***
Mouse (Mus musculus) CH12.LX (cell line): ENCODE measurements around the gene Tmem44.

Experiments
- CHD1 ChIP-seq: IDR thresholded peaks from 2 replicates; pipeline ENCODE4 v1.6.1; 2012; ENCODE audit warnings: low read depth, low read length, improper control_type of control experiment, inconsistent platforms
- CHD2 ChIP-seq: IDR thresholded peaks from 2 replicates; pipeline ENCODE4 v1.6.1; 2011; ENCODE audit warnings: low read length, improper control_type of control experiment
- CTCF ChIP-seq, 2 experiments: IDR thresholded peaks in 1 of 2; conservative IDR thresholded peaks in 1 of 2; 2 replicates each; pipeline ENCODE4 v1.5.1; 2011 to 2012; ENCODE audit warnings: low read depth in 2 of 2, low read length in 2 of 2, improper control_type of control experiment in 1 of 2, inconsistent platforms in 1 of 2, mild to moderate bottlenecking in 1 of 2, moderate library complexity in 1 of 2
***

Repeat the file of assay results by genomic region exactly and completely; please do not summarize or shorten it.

Mouse (Mus musculus) CH12.LX (cell line): ENCODE measurements around the gene Tmem44.

Experiments
- CHD1 ChIP-seq: IDR thresholded peaks from 2 replicates; pipeline ENCODE4 v1.6.1; 2012; ENCODE audit warnings: low read depth, low read length, improper control_type of control experiment, inconsistent platforms
- CHD2 ChIP-seq: IDR thresholded peaks from 2 replicates; pipeline ENCODE4 v1.6.1; 2011; ENCODE audit warnings: low read length, improper control_type of control experiment
- CTCF ChIP-seq, 2 experiments: IDR thresholded peaks in 1 of 2; conservative IDR thresholded peaks in 1 of 2; 2 replicates each; pipeline ENCODE4 v1.5.1; 2011 to 2012; ENCODE audit warnings: low read depth in 2 of 2, low read length in 2 of 2, improper control_type of control experiment in 1 of 2, inconsistent platforms in 1 of 2, mild to moderate bottlenecking in 1 of 2, moderate library complexity in 1 of 2